Although I wasn’t completely sure what this educational adventure would look like, I was pretty sure it could be tangibly measured. Test grades, final projects, book reports and productivity would be our measure. I wanted a record of successes, a portfolio of progress, to justify our decision. I also wanted a child who could sleep through the night and get through a school day without panic attacks. I was optimistic I wouldn’t be dodging temper tantrums or flying objects any more. And although my daughter will never be long or lanky, I hoped she would learn to stand taller and be more sure of herself, less fearful.

Most of all, I longed for the days my sweet girl was excited about the morning rather than wishing she never had to wake up.

A few weeks ago, I had the pleasure of attending a writer’s conference, hosted by A Rally of Writers. As an added bonus, I got to go with a good friend. She is a parent of one of The Hare’s former classmates. I really enjoy her company, but recently have had few opportunities to talk in person. Most of our communication this year is through Facebook and email.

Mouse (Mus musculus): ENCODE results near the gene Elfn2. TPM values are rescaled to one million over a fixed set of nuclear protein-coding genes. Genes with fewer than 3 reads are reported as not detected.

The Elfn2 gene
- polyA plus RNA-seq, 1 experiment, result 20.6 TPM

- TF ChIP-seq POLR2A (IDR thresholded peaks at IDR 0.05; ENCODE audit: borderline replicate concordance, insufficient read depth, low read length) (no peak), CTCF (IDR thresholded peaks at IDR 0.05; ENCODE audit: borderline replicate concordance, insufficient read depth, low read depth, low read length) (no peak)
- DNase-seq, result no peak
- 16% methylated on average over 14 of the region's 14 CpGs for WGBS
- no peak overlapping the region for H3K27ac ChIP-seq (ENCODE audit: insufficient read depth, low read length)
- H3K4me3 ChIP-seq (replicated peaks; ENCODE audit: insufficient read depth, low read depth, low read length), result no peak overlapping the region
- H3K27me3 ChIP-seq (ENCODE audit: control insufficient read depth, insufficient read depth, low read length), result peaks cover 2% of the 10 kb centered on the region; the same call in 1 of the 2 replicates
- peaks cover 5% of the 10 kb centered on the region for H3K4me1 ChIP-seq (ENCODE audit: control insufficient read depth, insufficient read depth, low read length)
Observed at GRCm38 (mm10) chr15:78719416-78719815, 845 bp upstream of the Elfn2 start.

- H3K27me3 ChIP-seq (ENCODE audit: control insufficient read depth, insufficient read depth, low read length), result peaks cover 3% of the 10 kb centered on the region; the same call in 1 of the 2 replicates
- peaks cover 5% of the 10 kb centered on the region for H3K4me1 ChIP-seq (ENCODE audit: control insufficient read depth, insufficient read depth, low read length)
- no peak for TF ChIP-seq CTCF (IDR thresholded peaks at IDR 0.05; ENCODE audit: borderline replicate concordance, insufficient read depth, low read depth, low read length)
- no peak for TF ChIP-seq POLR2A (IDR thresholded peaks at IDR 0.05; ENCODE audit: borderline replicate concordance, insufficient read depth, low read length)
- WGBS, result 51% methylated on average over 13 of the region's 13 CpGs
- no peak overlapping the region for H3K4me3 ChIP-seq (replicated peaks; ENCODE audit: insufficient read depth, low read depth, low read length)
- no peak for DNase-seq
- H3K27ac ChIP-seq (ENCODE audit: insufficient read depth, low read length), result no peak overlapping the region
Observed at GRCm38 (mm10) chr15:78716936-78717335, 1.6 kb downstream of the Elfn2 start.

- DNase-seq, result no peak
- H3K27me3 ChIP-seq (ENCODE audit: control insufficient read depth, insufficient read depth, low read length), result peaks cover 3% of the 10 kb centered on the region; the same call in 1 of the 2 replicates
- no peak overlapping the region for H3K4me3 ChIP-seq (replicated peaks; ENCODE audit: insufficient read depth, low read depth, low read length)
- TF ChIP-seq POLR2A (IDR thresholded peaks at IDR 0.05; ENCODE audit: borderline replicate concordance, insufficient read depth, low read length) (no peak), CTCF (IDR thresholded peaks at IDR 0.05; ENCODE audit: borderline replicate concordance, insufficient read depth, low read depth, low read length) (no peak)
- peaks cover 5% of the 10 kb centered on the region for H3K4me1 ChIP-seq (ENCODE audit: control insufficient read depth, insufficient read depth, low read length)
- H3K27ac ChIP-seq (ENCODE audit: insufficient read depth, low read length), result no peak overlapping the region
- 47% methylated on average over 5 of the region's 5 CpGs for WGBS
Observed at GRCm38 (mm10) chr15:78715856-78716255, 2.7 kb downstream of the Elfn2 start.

We hadn’t been on the road long before she said, “I’ll tell you what Emily, I can’t believe what a transformation there has been in your daughter.”

“What do you mean?” I asked, knowing it had been months since she had any interaction with my daughter.

I mean, that every picture I have seen of her this year, she is smiling,” my friend said, “She is not the same kid that left public school last year. There is a light in her eyes that I don’t think I have ever seen before.”